Dear Readers, Whenever I create my Exception classes I always extend it from Exception class. I never extend its subclasses. I am not sure whether its advisable to do that.
With Best Regards,
Shyam Prasad Murarka
Joined: Oct 02, 2003
Hi Shyam, If an exception class extends RuntimeException, it's called unchecked exception. We don't have to put codes that can throw unchecked exceptions inside try blocks nor add throws clause to methods that contain codes that can throw unchecked exceptions.
I rephrase my question: How do we decide whether we should create a checked or an unchecked exception? [ June 09, 2005: Message edited by: Yosi Hendarsjah ]
My personal opinion on this issue is to never use a RuntimeException. These exception can only lead to unpredictable behaviour. If a runtimeexception is thrown and it is not caught the exception is thrown to the upper level. This creates very unreadable stack traces. If an checked exception is thrown is must be caught and so the developer has to think about handling it.
Only when I have to modify some code and can not alter the API I would throw an unchecked (runtime) exception.
In my view, the key question is this: can the client recover (do something useful) when an exception is received? If "yes", then throw a checked exception, if "no", then throw an unchecked exception. If you only throw checked exceptions, ask yourself if it is wise to wrap that NullPointerException caused by your programming bug in a checked exception and throw it to the client.
There is something else. If your code can cause some low-level checked exception to be thrown, eg SQLException, then it is almost always right to wrap and throw it as a RuntimeException as the client would not expect to receive SQLException. In the EJB world, this is the sort of thing which is done (EJBException, a subclass of RuntimeException, being the wrapper class that is used).
Young software teams generally start out using many fine-grained checked exception types. As the team matures, they realize that having all the application's exception types inherit from a single custom type simplifies a lot of code. After more time passes, they often make that single type a RuntimeException, simplifying code more and centralizing much of the error handling.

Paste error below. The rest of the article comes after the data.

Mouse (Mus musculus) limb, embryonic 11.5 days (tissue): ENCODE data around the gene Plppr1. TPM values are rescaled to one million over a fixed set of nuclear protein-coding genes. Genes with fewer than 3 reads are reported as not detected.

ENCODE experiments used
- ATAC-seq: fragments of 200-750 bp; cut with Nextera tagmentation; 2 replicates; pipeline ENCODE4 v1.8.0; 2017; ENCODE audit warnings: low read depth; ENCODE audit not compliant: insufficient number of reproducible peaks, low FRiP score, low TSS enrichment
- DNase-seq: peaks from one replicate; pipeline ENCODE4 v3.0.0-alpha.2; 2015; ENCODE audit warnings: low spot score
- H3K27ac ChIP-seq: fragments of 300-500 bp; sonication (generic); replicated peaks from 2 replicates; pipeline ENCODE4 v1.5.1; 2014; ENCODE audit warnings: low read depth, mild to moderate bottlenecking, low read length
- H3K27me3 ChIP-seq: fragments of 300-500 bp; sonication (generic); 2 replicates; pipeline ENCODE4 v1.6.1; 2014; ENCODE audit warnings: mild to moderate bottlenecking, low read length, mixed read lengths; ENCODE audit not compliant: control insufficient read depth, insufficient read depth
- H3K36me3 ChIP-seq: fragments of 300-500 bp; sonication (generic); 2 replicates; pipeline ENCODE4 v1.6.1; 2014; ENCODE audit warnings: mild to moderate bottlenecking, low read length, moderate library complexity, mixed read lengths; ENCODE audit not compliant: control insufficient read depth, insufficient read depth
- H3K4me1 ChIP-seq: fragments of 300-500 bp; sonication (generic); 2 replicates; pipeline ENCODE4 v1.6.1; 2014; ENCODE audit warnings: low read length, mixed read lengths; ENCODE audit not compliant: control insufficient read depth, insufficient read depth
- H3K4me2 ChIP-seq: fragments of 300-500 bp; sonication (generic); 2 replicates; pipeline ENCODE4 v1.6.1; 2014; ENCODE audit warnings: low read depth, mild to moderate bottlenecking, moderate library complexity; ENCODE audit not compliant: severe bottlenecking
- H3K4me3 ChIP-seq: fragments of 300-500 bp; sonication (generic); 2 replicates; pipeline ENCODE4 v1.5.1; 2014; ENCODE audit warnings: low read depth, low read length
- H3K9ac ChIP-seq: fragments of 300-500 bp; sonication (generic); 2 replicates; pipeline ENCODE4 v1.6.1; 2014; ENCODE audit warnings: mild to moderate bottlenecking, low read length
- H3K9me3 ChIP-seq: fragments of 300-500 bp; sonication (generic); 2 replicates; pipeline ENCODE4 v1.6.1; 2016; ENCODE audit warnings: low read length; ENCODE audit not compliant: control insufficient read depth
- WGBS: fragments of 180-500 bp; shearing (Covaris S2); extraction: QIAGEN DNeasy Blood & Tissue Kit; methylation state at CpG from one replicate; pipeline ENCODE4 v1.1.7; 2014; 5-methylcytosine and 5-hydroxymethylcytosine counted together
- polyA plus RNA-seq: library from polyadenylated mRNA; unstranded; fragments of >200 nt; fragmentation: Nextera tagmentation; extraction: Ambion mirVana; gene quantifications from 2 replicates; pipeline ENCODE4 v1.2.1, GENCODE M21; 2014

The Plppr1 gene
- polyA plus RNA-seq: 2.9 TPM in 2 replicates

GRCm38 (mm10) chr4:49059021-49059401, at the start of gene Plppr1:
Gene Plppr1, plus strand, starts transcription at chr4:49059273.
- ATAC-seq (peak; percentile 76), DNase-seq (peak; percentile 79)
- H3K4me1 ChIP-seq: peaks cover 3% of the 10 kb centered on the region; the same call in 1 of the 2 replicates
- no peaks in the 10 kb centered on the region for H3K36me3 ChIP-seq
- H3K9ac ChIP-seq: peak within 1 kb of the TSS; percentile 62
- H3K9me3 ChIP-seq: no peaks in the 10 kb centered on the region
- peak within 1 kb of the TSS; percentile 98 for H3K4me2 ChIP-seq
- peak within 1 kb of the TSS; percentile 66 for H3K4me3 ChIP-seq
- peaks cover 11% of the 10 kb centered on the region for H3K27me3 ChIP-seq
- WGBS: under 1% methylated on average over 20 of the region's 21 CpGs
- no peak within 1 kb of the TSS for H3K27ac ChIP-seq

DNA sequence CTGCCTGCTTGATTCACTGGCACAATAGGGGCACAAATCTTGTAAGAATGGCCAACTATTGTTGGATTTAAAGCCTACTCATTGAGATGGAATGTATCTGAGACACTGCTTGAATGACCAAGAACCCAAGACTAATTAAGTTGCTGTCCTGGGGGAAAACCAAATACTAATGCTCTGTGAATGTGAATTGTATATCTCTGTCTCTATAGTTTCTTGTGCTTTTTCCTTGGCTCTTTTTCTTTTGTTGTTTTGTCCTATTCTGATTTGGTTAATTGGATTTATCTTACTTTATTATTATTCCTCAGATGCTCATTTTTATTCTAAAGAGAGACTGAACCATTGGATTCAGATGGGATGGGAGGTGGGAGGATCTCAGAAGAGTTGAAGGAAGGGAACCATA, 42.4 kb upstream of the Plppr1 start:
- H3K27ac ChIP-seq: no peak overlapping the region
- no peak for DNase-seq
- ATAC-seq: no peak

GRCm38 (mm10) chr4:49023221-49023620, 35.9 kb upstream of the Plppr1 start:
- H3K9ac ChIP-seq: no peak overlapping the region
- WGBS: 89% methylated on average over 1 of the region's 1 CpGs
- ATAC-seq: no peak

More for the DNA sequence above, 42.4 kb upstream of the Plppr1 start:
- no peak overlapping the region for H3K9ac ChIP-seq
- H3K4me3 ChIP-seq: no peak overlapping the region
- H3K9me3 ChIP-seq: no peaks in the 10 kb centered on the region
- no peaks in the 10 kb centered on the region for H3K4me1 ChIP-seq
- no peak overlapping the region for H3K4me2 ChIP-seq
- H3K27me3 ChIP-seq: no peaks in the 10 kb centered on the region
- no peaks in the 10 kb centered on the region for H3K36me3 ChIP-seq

C++ has optional exception specifications, meaning that a method can be declared to throw; but if you don't declare it, then you can't assume anything. The result was a total mess for a while until people figured out that they were simply bad, and conventional C++ wisdom is now to never use these specifications, essentially making all exceptions into unchecked ones. But the conventional wisdom is also to treat everything as if it might throw. This is how many Java teams work.
This is a contentious question and you will find some very smart folks who think checked exceptions were a bad idea from the start. They suggest you use unchecked exceptions all the time.
I did this as an experiment in style on one system and the structure of the system made it work out very well. It doesn't really attempt to recover or do anything different based on any exception, but lets them all bubble up to a common point that just tells the user something didn't work. From the Crude But Effective school.
A good question is never answered. It is not a bolt to be tightened into place but a seed to be planted and to bear more seed toward the hope of greening the landscape of the idea. John Ciardi
Joined: Sep 29, 2002
A major concern for me is that a non-EJB application may one day be developed into an EJB application. If the exception handling strategy is not designed along EJB lines, you will have a big problem.
In any case, I've not had any real issues with the way that EJB exceptions are specified, so I'm quite happy to maintain the distinction between application and system exceptions for both EJB and non-EJB applications. It makes life a lot easier if you follow a single, consistent exception handling strategy.